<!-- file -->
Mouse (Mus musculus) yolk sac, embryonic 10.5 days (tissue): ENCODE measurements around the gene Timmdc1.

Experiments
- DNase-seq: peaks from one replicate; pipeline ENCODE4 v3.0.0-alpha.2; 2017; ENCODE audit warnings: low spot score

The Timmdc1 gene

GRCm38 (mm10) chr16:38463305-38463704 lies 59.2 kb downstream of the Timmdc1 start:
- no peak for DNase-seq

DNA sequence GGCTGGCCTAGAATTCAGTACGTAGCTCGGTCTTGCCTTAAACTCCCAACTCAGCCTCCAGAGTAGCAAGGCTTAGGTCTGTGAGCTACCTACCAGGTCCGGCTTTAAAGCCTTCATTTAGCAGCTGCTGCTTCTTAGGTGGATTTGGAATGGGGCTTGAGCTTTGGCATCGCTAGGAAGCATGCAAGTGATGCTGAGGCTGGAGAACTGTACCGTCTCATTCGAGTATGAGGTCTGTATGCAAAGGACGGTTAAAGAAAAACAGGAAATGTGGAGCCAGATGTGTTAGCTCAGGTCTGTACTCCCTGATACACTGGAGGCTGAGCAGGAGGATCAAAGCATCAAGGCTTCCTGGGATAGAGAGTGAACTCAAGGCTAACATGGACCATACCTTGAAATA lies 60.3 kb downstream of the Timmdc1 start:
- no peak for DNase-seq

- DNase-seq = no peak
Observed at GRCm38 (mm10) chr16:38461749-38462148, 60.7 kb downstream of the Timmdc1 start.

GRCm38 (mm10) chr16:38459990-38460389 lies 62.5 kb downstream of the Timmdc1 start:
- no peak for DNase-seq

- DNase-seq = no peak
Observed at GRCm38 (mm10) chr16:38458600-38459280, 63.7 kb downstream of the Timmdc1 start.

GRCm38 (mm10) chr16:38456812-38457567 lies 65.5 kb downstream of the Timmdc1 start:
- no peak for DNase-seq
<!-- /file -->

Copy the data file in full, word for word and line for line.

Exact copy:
Mouse (Mus musculus) yolk sac, embryonic 10.5 days (tissue): ENCODE measurements around the gene Timmdc1.

Experiments
- DNase-seq: peaks from one replicate; pipeline ENCODE4 v3.0.0-alpha.2; 2017; ENCODE audit warnings: low spot score

The Timmdc1 gene

GRCm38 (mm10) chr16:38463305-38463704 lies 59.2 kb downstream of the Timmdc1 start:
- no peak for DNase-seq

DNA sequence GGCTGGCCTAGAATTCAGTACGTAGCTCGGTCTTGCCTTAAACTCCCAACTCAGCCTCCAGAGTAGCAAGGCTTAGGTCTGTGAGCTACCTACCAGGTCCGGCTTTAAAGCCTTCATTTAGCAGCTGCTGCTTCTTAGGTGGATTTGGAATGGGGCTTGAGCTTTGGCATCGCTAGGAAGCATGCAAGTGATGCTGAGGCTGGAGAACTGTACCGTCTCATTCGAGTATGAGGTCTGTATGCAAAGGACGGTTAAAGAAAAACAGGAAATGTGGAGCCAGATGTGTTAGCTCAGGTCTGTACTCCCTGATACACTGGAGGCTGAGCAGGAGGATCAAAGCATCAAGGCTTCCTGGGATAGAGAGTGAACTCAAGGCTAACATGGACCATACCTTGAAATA lies 60.3 kb downstream of the Timmdc1 start:
- no peak for DNase-seq

- DNase-seq = no peak
Observed at GRCm38 (mm10) chr16:38461749-38462148, 60.7 kb downstream of the Timmdc1 start.

GRCm38 (mm10) chr16:38459990-38460389 lies 62.5 kb downstream of the Timmdc1 start:
- no peak for DNase-seq

- DNase-seq = no peak
Observed at GRCm38 (mm10) chr16:38458600-38459280, 63.7 kb downstream of the Timmdc1 start.

GRCm38 (mm10) chr16:38456812-38457567 lies 65.5 kb downstream of the Timmdc1 start:
- no peak for DNase-seq